Odds are, your bank could survive a pretty nasty economic downturn.
That's the takeaway from the latest Federal Reserve stress tests of the world's biggest, most "systemically important" banks. The tests go by the catchy name of Comprehensive Capital Analysis and Review, or CCAR, and are designed to determine both the amount of capital the banks have to cushion them against losses and their plans for managing that capital.
The Fed's quantitative tests ran the banks through a "severely adverse" scenario involving unemployment rising to 10%, stock prices falling by about half, and house prices dropping 25%, and then checked to see how much quality capital they had left afterward. The goal was for every bank to finish with a 5% capital ratio, and Bank of America, JPMorgan Chase, Citi, Wells Fargo and all the other American banks in the test did (M&T Bank had to retake the test once after changing up their capital plan).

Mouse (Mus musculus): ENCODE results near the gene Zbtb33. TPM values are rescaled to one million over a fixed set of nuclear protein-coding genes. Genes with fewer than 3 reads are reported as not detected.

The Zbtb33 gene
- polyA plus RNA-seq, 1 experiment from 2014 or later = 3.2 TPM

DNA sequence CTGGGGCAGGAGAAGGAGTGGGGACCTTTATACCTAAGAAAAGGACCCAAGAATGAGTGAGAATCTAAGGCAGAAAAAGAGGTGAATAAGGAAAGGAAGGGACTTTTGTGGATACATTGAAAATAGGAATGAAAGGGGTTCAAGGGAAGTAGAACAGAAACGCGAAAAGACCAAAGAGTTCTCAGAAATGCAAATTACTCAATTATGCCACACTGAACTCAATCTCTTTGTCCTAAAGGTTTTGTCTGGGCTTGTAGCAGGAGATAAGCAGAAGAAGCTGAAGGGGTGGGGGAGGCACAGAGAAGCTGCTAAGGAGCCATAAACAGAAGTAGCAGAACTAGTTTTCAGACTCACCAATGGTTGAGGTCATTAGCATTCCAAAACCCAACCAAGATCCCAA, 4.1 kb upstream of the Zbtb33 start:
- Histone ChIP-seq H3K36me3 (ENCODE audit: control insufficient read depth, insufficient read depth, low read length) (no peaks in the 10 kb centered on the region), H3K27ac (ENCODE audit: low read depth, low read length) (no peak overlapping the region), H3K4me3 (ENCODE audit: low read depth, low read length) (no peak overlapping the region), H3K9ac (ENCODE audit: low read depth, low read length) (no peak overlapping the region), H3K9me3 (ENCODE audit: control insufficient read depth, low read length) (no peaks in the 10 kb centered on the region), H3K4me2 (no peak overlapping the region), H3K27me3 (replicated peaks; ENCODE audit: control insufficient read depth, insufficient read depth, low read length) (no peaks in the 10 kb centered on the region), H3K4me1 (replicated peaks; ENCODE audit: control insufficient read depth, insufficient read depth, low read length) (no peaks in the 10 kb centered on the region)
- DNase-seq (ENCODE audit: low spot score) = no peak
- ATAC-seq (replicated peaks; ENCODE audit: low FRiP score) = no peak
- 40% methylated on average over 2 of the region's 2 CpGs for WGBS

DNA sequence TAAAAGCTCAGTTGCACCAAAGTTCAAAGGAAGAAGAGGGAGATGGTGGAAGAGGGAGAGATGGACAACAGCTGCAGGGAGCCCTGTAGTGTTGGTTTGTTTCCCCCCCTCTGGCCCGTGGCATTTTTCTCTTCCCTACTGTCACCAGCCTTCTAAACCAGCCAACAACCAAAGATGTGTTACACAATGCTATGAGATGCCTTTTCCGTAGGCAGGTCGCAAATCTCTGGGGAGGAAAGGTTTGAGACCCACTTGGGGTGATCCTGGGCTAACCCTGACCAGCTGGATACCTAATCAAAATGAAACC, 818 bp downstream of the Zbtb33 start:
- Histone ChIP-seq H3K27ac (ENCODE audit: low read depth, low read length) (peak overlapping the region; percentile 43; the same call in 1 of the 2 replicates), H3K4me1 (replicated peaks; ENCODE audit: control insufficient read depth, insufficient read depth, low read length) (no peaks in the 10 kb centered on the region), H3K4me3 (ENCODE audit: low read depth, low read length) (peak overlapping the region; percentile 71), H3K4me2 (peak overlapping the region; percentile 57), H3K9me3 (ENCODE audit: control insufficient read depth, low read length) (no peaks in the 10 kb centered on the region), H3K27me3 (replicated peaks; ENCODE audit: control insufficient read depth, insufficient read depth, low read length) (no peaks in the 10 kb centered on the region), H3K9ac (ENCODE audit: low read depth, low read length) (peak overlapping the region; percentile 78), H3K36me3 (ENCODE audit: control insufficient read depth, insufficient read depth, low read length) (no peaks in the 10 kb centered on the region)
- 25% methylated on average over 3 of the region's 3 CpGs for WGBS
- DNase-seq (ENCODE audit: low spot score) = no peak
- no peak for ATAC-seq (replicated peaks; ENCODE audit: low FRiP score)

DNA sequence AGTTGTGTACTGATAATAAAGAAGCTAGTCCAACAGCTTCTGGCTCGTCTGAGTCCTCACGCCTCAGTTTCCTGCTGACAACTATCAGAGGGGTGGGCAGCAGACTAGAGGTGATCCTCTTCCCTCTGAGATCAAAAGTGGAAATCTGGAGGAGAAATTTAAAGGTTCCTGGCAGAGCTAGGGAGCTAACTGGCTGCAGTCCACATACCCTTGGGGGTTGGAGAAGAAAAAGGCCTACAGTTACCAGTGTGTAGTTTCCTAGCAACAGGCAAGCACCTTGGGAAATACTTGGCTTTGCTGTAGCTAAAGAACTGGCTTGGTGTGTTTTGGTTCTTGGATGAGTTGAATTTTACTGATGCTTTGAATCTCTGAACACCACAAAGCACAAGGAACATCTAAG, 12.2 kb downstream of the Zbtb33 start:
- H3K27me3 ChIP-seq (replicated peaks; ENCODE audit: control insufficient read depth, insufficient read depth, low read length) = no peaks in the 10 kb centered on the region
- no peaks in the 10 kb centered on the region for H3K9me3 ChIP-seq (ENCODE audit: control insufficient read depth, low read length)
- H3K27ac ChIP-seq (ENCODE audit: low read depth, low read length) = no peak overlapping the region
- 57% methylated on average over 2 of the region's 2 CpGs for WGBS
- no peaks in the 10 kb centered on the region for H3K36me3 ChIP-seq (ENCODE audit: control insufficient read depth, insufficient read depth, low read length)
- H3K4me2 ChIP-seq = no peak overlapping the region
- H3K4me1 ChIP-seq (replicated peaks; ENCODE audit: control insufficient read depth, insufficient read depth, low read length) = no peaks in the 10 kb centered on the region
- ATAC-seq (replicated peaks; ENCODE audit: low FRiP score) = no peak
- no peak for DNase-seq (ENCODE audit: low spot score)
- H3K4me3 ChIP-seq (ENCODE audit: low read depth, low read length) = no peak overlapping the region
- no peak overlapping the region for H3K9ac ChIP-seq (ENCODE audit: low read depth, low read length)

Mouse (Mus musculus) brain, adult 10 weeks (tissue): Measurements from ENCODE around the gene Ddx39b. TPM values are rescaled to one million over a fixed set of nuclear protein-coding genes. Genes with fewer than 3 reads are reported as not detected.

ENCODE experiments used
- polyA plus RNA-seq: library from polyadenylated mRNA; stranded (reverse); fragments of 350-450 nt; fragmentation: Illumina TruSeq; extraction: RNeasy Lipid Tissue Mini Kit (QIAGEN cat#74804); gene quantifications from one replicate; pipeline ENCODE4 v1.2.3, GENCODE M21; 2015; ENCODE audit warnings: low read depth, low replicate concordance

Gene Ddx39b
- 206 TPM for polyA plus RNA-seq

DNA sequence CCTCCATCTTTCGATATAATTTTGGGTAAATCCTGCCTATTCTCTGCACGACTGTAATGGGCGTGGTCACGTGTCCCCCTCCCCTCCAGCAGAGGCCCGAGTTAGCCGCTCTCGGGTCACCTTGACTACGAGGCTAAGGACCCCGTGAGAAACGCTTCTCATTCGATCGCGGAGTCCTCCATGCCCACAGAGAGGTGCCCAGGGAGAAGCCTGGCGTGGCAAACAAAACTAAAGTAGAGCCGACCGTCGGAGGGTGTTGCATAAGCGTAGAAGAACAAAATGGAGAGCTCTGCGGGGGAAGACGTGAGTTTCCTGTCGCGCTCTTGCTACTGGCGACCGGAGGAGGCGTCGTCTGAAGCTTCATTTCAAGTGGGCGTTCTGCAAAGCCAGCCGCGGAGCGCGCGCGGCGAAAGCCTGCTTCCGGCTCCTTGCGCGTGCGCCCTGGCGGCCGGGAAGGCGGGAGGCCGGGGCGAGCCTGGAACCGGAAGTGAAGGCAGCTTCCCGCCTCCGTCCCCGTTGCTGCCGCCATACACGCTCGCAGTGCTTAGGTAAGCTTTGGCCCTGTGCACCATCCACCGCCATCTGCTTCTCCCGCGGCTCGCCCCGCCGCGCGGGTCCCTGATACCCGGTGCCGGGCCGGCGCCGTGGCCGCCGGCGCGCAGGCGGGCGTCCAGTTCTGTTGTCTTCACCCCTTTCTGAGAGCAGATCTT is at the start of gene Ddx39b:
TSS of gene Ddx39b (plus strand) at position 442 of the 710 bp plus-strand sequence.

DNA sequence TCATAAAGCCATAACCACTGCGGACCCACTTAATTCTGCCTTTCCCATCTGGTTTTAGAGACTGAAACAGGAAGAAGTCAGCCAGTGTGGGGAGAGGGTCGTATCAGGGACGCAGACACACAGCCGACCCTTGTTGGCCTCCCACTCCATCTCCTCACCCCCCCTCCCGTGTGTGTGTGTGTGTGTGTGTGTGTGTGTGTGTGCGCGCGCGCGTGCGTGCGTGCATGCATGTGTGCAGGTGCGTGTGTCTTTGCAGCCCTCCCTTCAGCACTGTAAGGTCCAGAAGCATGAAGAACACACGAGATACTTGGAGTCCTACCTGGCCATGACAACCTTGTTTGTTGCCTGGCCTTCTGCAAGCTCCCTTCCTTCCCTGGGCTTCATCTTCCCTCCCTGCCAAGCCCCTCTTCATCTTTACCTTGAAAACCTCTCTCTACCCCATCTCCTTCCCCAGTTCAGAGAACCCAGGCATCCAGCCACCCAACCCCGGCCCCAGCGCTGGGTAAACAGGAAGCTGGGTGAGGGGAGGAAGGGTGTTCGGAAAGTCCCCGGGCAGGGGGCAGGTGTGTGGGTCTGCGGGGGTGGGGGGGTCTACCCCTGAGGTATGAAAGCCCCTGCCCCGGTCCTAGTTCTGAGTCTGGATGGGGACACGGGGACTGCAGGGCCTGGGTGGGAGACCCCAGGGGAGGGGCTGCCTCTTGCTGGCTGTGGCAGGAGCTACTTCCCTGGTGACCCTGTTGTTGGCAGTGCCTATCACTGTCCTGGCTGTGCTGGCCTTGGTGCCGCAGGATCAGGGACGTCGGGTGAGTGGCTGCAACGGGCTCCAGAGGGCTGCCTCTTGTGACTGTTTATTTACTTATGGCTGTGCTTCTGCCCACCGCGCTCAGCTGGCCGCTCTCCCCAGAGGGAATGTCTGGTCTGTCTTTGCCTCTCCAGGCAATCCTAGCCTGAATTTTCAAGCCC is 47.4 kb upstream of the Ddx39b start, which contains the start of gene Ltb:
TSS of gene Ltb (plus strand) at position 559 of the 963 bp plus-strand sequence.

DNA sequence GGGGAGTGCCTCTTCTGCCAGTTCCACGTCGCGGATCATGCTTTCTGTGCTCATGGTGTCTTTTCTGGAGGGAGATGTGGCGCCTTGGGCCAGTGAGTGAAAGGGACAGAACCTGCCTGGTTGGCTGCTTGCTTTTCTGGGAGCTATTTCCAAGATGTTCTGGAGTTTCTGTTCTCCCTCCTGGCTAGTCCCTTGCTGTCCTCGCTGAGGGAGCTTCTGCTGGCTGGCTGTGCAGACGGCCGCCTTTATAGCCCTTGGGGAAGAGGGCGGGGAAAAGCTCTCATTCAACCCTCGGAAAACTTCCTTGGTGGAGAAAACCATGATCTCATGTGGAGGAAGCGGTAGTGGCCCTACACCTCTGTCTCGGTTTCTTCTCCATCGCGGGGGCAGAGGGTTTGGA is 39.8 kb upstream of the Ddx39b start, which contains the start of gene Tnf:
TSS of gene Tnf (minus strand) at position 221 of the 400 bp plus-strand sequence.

There was a qualitative component as well, where the Fed combed through the banks' capital plans looking for weaknesses. Two foreign-owned banks, Santander of Spain and Deutsche Bank of Germany, failed that portion of the test, Deutsche Bank for the second time in a row and Santander for the third. Those banks will not be able to make capital distributions such as dividends without the approval of the Fed. The Fed is also requiring Morgan Stanley to submit a new capital plan.
Other than that, the news was generally good. The Fed said that a key ratio it uses to measure banks' capital reserves has doubled since the beginning of 2009, with an additional $700 billion of common equity capital added among the 33 systemically important banks.
What do you think? Could American banks weather a Great Recession better this time around?
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